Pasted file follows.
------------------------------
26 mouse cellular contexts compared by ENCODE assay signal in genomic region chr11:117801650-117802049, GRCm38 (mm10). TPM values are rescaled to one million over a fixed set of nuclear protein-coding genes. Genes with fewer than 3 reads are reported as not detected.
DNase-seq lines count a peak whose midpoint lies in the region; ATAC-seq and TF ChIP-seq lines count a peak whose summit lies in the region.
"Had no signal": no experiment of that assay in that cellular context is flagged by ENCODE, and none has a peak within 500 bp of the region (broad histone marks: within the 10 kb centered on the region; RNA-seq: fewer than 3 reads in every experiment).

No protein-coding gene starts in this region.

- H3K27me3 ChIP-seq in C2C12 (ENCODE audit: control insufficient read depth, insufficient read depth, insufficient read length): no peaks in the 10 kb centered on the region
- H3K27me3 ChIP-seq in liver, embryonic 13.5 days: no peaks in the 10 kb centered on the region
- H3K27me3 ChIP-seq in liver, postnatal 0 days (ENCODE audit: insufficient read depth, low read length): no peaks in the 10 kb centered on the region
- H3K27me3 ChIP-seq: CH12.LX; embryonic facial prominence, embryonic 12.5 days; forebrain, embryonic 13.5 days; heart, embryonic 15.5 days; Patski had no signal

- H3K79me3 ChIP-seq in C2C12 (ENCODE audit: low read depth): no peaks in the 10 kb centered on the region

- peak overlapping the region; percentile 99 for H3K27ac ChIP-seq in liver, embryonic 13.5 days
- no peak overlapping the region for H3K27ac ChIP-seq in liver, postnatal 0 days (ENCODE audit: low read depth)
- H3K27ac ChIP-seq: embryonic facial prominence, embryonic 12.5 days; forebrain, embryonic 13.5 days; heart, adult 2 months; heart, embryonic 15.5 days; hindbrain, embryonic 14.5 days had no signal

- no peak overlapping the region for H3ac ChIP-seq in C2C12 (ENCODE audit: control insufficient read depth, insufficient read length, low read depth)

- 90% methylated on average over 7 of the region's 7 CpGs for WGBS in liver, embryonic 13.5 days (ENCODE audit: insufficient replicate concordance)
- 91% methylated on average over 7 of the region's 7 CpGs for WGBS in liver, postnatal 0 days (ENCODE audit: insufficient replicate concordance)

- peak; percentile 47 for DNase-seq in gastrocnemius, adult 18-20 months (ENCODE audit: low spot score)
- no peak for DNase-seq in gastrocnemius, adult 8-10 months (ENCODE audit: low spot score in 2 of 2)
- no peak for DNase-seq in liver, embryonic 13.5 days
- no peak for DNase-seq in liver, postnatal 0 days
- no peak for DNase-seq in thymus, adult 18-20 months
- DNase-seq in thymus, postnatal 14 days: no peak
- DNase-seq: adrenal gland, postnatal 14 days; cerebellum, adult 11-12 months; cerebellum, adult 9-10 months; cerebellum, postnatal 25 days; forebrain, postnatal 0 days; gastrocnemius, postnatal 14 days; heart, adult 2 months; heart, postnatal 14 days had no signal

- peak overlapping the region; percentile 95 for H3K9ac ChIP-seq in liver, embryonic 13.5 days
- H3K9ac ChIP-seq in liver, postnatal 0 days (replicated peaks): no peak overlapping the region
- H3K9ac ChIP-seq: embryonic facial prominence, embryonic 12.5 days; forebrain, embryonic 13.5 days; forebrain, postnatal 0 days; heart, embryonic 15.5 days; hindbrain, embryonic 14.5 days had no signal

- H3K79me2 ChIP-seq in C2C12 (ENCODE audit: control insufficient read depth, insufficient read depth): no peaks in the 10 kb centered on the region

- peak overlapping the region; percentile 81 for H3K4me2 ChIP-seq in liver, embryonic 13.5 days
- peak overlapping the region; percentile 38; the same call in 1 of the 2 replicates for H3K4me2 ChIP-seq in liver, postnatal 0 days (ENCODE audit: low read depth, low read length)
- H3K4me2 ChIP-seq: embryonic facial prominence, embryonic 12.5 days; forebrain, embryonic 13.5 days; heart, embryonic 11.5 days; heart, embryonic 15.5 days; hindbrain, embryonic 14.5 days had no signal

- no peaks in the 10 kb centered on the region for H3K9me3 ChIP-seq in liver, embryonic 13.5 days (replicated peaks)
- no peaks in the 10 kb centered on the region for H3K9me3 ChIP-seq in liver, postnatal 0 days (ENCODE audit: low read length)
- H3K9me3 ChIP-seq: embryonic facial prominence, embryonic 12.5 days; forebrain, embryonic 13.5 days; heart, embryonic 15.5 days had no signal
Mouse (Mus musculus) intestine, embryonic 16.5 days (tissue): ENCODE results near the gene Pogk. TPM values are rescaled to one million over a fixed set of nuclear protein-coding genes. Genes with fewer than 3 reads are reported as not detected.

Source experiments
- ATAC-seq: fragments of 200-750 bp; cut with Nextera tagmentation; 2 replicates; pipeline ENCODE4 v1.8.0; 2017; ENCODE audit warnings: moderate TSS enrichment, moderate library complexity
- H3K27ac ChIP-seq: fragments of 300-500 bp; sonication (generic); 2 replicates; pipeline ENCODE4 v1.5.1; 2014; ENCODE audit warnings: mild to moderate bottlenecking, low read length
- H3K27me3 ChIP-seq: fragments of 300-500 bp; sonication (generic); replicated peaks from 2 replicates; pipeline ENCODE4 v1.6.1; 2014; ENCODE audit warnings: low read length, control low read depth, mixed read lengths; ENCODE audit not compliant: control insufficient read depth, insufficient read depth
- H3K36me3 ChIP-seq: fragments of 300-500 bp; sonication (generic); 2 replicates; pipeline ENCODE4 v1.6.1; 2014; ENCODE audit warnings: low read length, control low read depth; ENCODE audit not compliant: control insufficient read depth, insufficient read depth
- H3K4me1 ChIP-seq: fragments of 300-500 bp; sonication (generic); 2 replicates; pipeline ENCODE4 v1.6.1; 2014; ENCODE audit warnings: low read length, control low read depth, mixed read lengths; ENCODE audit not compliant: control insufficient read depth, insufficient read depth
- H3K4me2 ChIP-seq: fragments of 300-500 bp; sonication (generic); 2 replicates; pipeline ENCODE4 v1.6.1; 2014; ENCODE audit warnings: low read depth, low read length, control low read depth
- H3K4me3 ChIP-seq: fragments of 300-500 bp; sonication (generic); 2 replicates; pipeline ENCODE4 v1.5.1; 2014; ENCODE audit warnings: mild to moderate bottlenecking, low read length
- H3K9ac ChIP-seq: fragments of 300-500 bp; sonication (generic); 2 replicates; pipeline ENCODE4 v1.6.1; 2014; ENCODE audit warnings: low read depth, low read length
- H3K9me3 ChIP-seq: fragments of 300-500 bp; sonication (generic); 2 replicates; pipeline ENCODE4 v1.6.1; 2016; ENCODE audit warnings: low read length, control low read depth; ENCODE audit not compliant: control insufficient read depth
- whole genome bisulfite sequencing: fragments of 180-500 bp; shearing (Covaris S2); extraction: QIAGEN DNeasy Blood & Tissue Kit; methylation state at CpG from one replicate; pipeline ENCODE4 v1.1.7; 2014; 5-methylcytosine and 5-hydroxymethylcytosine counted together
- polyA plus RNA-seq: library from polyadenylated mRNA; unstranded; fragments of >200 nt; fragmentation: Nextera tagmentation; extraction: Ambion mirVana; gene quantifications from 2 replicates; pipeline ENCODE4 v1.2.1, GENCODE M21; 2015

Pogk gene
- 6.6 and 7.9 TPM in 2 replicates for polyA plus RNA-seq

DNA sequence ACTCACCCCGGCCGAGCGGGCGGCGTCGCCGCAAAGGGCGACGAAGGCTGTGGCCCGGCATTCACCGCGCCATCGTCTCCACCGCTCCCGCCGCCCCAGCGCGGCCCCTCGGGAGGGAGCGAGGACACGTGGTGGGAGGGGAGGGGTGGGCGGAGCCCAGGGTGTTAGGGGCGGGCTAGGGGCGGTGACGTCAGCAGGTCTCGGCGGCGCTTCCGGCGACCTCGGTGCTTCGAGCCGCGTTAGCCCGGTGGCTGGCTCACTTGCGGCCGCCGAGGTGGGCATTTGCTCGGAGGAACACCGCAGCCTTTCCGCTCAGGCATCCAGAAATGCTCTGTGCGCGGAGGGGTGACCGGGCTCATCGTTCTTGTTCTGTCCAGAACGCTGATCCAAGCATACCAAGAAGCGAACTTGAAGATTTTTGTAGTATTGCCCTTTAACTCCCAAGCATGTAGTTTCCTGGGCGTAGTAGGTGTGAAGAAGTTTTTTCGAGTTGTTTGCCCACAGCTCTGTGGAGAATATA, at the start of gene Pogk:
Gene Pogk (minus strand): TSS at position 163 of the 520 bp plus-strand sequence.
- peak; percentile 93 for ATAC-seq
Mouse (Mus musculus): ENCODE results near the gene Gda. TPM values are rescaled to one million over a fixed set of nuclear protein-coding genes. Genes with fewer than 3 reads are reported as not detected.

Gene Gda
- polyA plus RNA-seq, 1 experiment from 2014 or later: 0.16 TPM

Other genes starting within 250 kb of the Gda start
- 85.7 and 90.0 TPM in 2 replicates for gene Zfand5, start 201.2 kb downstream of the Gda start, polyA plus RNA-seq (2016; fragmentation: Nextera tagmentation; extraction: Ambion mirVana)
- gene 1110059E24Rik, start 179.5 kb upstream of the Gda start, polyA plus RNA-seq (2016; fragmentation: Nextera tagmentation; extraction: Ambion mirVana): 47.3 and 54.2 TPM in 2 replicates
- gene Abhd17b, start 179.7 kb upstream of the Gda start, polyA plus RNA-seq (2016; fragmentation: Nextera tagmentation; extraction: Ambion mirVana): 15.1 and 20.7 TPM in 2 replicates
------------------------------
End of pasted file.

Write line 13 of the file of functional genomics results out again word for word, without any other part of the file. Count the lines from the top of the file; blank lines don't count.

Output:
- no peak overlapping the region for H3ac ChIP-seq in C2C12 (ENCODE audit: control insufficient read depth, insufficient read length, low read depth)